I'm running a logistic regression for an alumni population to indicate what factors relate to odds of giving. For gender I have a variable that I coded (1,0) so it's binary. If I want to include degrees (i.e. BA, BS, MBA, and PHD) do I create 4 binary variables so that if someone has a BA then they would have 1 in the BA column but 0 for BS, MBA, and PHD? I just want to take sure I code it correctly. Thank you!
You can code highest degree (4 categories) in one of four dummy variables, dropping one in analysis. It is common to use highest degree for people with more than one.
You might want to track people with multiple degrees, eg, both a BA and MBA. If there are a sufficient number, then you can go either of two directions.
One way is to have a category for each combination of degrees (total of 15 since everyone has a degree). Several categories will be empty and you will drop those and one of the categories that has respondents. Some categories might be too small for useful analysis and you might combine some after examining the frequencies.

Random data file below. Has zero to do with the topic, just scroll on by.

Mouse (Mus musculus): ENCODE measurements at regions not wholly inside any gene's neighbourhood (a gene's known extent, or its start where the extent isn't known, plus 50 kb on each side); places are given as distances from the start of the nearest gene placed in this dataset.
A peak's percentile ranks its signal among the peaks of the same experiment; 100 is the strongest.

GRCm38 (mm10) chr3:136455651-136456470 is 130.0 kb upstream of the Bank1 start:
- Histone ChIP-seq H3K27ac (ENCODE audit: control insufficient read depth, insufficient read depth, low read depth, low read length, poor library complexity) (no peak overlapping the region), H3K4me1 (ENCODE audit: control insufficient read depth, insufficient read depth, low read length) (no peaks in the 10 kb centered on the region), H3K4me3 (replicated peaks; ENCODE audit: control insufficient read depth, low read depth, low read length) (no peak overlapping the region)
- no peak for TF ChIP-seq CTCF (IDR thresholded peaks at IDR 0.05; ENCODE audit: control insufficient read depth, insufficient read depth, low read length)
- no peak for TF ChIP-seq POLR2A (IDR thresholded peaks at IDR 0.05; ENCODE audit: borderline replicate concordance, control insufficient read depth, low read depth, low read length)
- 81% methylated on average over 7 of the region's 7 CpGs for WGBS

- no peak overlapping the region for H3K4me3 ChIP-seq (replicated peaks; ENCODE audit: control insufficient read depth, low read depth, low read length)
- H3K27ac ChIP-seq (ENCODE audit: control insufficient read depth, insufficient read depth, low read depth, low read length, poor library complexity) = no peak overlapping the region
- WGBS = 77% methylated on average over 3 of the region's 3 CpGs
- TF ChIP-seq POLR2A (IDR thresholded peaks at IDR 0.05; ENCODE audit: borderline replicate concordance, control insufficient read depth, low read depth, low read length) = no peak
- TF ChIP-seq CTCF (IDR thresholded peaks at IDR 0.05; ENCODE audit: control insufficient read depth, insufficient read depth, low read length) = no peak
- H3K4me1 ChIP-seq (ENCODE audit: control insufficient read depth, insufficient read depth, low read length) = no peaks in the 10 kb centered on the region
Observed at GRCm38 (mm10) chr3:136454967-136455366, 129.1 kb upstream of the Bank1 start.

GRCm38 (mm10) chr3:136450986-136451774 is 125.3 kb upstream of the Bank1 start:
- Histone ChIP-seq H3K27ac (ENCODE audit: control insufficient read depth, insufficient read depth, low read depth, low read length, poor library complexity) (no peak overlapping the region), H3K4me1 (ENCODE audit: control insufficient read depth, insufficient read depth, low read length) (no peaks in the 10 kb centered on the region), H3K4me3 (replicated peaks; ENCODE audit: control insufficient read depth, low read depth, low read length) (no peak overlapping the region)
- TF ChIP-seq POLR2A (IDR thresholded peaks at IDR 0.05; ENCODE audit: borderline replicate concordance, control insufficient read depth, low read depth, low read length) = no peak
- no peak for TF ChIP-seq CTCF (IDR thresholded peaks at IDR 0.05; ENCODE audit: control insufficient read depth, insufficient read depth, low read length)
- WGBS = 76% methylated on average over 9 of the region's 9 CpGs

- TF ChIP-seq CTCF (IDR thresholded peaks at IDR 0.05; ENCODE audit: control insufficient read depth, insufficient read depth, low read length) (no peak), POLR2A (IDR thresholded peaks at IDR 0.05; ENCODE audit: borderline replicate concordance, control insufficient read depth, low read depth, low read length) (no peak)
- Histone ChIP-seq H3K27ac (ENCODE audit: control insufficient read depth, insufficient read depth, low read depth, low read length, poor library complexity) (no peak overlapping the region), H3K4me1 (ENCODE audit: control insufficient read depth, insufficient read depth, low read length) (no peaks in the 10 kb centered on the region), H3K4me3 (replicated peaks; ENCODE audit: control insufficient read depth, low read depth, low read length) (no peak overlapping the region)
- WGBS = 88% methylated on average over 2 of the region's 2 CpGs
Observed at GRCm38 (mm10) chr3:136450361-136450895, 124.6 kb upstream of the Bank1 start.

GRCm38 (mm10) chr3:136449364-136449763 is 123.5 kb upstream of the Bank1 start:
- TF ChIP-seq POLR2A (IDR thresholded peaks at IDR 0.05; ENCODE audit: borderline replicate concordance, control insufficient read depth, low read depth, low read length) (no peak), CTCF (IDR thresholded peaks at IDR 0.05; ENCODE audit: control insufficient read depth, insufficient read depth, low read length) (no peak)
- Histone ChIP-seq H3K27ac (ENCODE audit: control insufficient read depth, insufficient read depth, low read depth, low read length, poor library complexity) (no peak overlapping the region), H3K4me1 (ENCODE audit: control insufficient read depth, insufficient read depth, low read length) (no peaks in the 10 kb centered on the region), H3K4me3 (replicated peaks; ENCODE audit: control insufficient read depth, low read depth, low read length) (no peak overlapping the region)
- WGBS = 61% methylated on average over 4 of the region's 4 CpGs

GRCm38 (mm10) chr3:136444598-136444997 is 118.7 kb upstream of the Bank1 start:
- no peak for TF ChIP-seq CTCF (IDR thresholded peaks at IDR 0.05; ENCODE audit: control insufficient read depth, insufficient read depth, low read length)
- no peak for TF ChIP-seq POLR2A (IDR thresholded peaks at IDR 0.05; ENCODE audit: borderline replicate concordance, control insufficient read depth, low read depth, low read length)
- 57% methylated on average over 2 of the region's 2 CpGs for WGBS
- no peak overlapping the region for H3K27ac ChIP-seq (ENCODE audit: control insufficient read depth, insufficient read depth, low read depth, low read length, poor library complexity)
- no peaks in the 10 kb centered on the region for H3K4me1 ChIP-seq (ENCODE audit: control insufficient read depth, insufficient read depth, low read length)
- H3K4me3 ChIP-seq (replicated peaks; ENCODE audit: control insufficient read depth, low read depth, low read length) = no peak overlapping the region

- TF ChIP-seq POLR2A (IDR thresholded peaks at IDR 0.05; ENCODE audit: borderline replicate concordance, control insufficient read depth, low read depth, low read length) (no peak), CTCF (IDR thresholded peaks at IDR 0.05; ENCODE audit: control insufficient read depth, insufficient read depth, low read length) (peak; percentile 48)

You could also consider an in-between categorization where you categorize each person in each category for which they have a degree. Some people will be in two categories, some in three, nearly none in four. If there are sufficient numbers of people you should be able to include all four variables in a regression analysis.
I suspect that MBAs are the best givers. You want to capture that kind of information in your coding.
You can do exactly what you are saying, except that you can (read: should) only use three binary variables if you have 4 levels, or you will create a singular model fit.
What software are you using? This can be easily implemented in R without manually creating binary variables. If you have them coded in R as a character or factor, you don't need to do anything, otherwise, something like this:
m <- glm(y ~ x1 + x2 + as.factor(x3), family = binomial, data = df)